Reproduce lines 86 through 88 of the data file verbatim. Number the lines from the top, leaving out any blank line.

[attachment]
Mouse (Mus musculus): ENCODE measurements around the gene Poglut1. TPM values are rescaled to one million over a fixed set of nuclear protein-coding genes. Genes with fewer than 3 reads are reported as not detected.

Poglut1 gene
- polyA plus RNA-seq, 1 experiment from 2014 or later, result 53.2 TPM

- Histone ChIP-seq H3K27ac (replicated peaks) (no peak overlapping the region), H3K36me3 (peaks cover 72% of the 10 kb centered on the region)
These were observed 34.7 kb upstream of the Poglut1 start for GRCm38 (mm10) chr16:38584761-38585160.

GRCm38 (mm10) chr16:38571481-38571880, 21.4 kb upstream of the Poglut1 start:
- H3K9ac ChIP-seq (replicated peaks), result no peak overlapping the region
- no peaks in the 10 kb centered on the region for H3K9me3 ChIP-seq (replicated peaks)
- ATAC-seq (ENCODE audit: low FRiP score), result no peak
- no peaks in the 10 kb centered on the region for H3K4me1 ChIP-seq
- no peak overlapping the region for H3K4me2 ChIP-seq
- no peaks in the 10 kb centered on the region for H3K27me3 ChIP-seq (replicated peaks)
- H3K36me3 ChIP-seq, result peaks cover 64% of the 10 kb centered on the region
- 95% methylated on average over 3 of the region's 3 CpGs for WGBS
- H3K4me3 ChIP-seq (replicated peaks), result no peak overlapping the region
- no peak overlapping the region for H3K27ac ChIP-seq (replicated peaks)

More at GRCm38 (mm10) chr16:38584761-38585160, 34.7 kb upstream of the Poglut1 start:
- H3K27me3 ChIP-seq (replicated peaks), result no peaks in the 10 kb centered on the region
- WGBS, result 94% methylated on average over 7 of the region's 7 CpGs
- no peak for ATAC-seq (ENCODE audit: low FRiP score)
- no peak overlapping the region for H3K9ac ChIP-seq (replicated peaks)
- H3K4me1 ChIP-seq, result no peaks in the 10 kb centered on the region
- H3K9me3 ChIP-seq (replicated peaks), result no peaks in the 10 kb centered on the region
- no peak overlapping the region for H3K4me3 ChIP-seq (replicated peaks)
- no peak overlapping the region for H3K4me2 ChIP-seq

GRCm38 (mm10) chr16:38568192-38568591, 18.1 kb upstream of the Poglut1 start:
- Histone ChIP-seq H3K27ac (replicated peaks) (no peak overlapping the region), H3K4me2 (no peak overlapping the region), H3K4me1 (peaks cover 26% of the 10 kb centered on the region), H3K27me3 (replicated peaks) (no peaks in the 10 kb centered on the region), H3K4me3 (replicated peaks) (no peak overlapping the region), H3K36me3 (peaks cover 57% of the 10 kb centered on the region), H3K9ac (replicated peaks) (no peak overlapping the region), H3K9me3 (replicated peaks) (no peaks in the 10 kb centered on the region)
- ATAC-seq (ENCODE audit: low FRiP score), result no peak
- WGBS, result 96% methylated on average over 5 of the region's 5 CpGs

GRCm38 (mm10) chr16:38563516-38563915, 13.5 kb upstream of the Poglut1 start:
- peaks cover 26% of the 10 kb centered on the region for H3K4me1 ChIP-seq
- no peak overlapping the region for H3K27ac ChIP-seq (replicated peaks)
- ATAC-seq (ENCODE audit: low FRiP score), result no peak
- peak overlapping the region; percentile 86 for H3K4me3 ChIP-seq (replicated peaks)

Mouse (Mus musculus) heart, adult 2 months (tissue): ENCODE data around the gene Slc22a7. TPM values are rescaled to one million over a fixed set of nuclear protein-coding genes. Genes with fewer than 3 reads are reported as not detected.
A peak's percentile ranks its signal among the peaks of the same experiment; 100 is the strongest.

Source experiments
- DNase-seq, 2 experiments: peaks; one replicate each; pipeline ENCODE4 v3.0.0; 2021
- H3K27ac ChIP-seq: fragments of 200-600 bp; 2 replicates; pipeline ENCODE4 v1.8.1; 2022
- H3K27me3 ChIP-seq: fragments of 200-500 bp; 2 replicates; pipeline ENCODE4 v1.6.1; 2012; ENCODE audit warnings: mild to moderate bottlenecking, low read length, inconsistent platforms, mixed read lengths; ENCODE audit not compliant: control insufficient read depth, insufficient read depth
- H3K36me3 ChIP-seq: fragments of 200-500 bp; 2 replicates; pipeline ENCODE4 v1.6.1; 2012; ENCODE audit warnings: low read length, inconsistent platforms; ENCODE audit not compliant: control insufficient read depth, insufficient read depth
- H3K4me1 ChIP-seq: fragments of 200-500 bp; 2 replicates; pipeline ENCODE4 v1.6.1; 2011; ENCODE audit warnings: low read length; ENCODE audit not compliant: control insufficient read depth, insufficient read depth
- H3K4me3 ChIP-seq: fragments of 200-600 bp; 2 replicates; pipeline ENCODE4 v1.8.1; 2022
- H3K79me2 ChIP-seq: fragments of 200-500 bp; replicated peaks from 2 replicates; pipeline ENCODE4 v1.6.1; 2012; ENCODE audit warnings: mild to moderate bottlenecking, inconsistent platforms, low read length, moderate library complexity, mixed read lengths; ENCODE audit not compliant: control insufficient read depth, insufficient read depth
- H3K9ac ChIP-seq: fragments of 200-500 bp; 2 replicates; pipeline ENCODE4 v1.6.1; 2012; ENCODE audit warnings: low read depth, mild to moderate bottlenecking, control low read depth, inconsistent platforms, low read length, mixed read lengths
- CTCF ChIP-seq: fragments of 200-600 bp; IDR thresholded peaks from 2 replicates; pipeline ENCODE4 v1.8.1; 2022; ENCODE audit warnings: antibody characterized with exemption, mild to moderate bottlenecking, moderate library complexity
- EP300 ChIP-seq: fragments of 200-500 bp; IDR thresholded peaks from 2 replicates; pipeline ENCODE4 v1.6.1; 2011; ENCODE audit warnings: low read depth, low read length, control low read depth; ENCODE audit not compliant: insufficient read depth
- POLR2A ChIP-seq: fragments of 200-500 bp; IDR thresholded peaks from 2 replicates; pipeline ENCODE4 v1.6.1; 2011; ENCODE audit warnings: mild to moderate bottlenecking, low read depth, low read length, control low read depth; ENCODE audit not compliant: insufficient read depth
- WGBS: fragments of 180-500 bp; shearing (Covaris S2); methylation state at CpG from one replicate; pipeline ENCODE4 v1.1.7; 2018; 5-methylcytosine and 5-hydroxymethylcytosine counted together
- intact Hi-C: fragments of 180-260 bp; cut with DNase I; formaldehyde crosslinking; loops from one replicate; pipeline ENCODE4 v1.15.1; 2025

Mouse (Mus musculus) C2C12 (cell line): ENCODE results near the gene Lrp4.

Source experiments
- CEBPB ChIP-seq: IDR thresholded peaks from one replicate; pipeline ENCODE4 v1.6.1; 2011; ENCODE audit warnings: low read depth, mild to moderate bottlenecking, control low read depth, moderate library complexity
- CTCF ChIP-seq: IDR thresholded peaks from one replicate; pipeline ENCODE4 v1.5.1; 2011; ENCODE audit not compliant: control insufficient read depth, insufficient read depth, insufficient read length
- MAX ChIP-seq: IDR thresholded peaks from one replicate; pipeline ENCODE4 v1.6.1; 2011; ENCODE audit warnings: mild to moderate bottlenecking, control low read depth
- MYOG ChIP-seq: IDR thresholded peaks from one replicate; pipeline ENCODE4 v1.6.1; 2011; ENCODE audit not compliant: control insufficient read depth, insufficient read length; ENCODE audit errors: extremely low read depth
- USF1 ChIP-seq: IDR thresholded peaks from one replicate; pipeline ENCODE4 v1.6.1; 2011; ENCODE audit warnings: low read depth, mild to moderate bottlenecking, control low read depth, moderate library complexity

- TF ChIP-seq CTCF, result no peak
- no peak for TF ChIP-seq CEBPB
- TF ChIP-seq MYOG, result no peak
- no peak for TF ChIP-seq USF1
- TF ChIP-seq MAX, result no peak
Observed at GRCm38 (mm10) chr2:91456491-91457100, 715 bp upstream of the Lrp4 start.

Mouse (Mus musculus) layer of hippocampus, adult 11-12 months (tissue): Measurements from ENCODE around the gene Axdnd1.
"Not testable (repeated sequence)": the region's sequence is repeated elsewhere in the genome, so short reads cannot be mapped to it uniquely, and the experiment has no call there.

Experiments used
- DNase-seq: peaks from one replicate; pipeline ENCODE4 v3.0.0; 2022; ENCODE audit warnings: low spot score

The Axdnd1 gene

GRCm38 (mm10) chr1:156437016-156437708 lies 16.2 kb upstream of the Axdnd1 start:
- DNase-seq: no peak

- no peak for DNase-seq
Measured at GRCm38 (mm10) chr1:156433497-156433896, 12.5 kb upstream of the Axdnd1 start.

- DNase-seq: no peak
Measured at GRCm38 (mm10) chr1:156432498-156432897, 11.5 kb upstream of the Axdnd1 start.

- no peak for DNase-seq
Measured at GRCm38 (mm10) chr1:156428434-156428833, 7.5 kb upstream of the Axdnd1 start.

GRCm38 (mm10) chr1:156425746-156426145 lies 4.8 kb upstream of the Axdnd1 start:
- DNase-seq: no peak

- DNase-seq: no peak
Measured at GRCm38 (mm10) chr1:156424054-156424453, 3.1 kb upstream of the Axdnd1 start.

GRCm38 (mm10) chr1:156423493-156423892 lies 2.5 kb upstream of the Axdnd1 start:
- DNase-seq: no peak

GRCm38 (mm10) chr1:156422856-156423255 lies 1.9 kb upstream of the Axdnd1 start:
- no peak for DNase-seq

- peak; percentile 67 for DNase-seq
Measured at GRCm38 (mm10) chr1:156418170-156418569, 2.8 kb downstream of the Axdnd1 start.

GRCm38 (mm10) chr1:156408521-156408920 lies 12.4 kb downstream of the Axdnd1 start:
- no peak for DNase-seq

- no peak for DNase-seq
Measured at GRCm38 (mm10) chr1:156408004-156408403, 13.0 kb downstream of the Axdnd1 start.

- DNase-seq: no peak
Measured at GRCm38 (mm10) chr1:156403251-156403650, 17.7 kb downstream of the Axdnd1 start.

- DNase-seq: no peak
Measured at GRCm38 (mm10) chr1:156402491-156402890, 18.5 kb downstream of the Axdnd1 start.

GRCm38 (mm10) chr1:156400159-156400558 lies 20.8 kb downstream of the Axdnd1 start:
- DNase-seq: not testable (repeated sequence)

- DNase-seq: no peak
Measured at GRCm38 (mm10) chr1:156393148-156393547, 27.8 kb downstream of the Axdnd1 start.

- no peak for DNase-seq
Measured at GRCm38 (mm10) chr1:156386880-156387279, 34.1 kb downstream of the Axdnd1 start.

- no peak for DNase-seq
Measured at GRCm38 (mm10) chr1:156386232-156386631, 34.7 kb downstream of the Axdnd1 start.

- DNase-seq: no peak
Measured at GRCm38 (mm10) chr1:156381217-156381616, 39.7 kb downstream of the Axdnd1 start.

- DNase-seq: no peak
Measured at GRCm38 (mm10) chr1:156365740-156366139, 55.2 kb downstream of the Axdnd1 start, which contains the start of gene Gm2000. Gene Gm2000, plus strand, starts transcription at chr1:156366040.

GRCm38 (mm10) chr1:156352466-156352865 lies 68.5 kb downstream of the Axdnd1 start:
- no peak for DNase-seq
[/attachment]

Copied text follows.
Measured at GRCm38 (mm10) chr1:156418170-156418569, 2.8 kb downstream of the Axdnd1 start.

GRCm38 (mm10) chr1:156408521-156408920 lies 12.4 kb downstream of the Axdnd1 start:
- no peak for DNase-seq